Legal Question in Criminal Law in New York

Can misinformed witnesses get you convicted of a crime?

Let's say I was riding my bike in a park and accidentally dropped my water bottle; a jogger runs by, and presumes that I intentionally littered. I stop to pick up and throw my bottle in the trash, but the jogger is already gone. He calls the police about someone littering in the park (unbeknownst to me yet). Later, I go to my friend's house and jokingly say that I littered in the park this morning. However, he takes this seriously and goes to the police. Two independent witnesses testify against me in the court of law, one with what he saw, and one with what he heard. In this situation, would there be any significant probability that I would be found guilty of littering?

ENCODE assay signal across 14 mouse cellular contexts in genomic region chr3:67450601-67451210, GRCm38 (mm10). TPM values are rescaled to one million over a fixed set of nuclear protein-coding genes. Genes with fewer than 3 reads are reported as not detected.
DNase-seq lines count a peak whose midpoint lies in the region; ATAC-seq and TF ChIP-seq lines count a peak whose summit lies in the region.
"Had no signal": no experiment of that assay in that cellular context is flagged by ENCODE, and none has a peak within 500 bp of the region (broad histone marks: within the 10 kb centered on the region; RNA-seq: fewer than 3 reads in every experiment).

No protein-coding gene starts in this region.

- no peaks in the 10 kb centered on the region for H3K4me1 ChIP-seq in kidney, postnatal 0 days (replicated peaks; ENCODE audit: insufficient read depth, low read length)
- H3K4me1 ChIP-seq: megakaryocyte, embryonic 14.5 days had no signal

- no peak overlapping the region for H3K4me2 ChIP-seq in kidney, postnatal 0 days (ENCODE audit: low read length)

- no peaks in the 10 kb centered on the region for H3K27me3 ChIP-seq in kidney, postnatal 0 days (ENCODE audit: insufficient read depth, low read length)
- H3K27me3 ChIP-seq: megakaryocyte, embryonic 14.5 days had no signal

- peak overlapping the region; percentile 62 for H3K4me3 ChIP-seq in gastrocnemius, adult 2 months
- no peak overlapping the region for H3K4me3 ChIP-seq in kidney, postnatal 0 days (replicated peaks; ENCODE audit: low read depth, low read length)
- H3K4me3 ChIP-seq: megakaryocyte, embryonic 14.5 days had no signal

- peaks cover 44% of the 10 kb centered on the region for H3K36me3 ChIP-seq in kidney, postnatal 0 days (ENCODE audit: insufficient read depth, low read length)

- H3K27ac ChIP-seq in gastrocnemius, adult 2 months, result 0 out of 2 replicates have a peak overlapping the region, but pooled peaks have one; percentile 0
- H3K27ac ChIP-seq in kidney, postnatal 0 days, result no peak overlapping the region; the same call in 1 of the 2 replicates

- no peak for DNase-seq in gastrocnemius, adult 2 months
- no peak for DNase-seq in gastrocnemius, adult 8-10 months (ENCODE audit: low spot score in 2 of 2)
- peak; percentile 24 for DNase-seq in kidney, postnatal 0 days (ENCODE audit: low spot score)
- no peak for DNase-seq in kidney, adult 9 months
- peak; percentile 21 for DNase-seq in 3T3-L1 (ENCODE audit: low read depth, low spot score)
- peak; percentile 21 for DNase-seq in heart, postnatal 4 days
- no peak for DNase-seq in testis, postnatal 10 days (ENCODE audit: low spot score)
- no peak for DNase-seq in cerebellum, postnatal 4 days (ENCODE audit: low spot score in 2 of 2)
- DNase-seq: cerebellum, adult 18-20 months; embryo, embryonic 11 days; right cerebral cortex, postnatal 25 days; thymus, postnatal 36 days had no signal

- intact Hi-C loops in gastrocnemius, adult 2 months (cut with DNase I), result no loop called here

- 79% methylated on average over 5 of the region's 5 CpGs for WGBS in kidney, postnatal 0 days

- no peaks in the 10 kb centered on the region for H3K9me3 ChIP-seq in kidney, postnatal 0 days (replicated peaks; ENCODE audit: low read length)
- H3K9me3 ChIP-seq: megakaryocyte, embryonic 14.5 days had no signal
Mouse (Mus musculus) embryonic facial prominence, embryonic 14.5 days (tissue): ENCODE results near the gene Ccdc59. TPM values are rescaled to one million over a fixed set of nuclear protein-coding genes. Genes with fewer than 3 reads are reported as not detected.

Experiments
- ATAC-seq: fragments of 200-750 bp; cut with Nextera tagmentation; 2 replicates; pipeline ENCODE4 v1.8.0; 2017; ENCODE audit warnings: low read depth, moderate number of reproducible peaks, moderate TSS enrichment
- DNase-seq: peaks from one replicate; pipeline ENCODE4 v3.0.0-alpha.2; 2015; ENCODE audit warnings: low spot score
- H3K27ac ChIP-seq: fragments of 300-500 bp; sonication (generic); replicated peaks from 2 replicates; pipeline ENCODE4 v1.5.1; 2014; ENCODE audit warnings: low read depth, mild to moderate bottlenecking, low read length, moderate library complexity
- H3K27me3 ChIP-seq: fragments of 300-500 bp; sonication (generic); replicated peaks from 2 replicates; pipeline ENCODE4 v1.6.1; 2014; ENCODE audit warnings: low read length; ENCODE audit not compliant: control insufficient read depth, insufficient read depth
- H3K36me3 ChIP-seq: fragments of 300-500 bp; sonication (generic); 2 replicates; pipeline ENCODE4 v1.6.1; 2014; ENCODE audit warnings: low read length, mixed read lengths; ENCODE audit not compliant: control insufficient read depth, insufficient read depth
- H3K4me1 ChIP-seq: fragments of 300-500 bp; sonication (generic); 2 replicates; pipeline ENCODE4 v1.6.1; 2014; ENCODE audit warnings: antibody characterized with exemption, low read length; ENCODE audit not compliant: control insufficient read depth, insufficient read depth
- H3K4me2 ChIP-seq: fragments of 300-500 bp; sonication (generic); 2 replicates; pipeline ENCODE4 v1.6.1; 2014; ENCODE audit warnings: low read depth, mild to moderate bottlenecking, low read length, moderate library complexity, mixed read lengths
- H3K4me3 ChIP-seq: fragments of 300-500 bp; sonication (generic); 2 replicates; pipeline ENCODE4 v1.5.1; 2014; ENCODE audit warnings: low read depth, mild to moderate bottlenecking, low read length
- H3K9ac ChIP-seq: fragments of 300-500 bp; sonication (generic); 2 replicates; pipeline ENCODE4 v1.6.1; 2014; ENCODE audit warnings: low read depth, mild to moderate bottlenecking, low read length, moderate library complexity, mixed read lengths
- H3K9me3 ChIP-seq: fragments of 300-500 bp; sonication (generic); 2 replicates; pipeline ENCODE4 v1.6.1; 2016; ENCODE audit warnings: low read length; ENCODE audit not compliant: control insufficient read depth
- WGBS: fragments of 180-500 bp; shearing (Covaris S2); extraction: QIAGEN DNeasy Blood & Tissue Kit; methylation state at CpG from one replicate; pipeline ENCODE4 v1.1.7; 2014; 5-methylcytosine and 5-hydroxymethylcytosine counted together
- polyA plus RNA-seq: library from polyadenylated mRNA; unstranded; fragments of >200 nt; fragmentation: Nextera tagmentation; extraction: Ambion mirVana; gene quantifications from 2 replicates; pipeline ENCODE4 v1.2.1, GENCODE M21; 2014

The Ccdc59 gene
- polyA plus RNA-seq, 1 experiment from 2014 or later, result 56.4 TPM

The question isn't specifically about littering - insert a serious crime like assault for instance. Could misinformed witnesses actually convict you of a crime you didn't commit?

Asked on 9/02/12, 11:45 pm

1 Answer from Attorneys

Philip Katz Fink & Katz, PLLC

You cannot expect a good answer to a hypothetical that doesn't have anything to do with the hypothetical crime. The bottom line with respect to serious offenses is that if the police or DA's office hears from two convincing independent witnesses who both corroborate the same set of facts, you will likely be prosecuted, and whether you will be convicted or not will come down to the evidence, the strength of the witnesses' testimony at trial, the skill of the prosecutor, and the skill of your lawyer.

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Answered on 9/03/12, 7:42 am

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